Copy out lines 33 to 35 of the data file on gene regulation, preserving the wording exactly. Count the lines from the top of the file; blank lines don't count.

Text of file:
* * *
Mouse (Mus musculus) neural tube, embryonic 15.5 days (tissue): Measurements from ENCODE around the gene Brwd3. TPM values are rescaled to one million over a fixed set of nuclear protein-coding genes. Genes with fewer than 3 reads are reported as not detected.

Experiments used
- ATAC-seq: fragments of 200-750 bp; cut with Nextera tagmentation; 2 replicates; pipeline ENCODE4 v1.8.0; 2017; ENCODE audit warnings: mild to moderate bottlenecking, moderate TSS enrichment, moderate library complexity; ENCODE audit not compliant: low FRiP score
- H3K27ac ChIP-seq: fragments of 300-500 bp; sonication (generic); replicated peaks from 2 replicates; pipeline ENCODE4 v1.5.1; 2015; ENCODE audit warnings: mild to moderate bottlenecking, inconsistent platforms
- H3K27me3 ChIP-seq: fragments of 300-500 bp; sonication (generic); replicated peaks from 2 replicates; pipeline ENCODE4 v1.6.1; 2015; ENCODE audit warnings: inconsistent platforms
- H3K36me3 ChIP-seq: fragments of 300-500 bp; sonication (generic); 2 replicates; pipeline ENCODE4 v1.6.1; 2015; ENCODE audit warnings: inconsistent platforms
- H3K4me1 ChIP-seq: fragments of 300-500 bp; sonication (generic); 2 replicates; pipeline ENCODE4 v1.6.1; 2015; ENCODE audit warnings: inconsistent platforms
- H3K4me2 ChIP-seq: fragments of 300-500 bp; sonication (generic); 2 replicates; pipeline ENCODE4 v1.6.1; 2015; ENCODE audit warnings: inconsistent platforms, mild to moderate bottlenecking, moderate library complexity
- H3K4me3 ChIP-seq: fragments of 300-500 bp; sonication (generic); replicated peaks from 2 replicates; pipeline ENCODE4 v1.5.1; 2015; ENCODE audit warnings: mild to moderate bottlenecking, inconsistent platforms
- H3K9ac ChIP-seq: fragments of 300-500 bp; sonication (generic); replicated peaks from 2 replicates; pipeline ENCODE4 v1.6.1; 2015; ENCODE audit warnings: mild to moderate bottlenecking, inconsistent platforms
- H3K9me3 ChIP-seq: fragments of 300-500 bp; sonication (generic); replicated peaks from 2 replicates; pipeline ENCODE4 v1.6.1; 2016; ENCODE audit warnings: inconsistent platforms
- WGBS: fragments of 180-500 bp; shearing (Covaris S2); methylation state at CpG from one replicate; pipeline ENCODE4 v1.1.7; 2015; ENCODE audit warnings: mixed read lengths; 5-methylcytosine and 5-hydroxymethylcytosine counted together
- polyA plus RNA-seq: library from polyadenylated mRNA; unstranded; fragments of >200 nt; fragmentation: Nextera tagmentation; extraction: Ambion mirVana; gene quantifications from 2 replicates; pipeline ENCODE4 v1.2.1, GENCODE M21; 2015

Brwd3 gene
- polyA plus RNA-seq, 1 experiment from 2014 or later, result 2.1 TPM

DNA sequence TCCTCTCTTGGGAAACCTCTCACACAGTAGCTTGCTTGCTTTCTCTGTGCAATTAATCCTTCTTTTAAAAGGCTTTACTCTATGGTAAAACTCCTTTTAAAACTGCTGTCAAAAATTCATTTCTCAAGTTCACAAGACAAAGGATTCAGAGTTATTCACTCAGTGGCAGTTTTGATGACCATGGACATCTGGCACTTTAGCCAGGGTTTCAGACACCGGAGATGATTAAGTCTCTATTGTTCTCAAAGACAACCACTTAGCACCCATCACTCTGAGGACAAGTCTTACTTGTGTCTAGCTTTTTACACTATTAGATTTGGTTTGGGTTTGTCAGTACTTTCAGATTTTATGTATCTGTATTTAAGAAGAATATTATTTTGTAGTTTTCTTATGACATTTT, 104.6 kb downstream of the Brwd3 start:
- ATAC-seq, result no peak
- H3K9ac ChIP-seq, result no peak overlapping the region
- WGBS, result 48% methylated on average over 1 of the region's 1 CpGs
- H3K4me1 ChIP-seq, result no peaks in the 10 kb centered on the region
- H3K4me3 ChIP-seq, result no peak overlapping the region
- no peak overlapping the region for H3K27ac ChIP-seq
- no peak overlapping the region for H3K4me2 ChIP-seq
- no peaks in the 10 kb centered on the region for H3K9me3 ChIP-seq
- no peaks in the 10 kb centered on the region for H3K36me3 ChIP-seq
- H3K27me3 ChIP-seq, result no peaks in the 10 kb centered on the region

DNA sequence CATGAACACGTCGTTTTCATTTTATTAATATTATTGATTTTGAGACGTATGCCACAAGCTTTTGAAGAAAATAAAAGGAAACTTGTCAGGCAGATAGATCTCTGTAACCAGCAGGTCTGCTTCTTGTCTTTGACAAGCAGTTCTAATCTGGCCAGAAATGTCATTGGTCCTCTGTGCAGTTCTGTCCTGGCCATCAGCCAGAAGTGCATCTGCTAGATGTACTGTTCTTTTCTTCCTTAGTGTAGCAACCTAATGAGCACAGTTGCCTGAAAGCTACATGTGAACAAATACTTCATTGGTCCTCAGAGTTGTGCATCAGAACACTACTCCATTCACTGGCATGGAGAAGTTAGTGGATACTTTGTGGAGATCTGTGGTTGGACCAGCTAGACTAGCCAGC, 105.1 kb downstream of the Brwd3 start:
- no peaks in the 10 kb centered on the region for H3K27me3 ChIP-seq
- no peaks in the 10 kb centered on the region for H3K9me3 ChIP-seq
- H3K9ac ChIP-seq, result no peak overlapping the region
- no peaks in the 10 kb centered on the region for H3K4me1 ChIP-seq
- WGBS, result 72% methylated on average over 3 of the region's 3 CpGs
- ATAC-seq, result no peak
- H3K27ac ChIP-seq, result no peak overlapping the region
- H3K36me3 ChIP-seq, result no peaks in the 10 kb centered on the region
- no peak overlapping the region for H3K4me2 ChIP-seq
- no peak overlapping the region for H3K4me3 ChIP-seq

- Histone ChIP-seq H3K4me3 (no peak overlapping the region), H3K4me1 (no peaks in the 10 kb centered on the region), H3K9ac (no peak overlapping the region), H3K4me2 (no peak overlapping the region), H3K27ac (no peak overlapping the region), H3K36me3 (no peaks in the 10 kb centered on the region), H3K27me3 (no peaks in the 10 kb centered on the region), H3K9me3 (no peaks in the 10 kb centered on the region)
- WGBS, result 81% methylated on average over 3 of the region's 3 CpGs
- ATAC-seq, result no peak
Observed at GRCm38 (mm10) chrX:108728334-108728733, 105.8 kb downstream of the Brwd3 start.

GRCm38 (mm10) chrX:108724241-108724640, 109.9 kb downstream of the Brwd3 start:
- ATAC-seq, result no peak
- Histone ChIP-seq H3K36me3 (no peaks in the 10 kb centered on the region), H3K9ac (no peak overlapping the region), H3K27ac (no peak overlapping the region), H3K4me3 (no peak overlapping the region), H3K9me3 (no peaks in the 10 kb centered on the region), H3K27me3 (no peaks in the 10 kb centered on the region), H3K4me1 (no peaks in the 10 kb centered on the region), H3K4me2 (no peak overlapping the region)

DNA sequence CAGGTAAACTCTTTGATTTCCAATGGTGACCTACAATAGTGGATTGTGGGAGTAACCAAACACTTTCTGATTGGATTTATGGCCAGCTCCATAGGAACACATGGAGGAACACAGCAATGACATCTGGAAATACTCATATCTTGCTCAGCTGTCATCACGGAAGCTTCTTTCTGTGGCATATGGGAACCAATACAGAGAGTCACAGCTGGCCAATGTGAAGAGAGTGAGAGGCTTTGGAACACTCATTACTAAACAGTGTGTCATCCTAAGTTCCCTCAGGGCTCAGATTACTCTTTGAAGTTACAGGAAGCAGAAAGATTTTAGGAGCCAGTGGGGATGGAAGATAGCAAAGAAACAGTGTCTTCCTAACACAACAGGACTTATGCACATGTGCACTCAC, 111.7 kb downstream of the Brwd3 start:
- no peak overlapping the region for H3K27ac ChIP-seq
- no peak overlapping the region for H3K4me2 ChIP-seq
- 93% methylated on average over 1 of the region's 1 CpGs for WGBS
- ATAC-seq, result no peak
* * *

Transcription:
- ATAC-seq, result no peak
- H3K27ac ChIP-seq, result no peak overlapping the region
- H3K36me3 ChIP-seq, result no peaks in the 10 kb centered on the region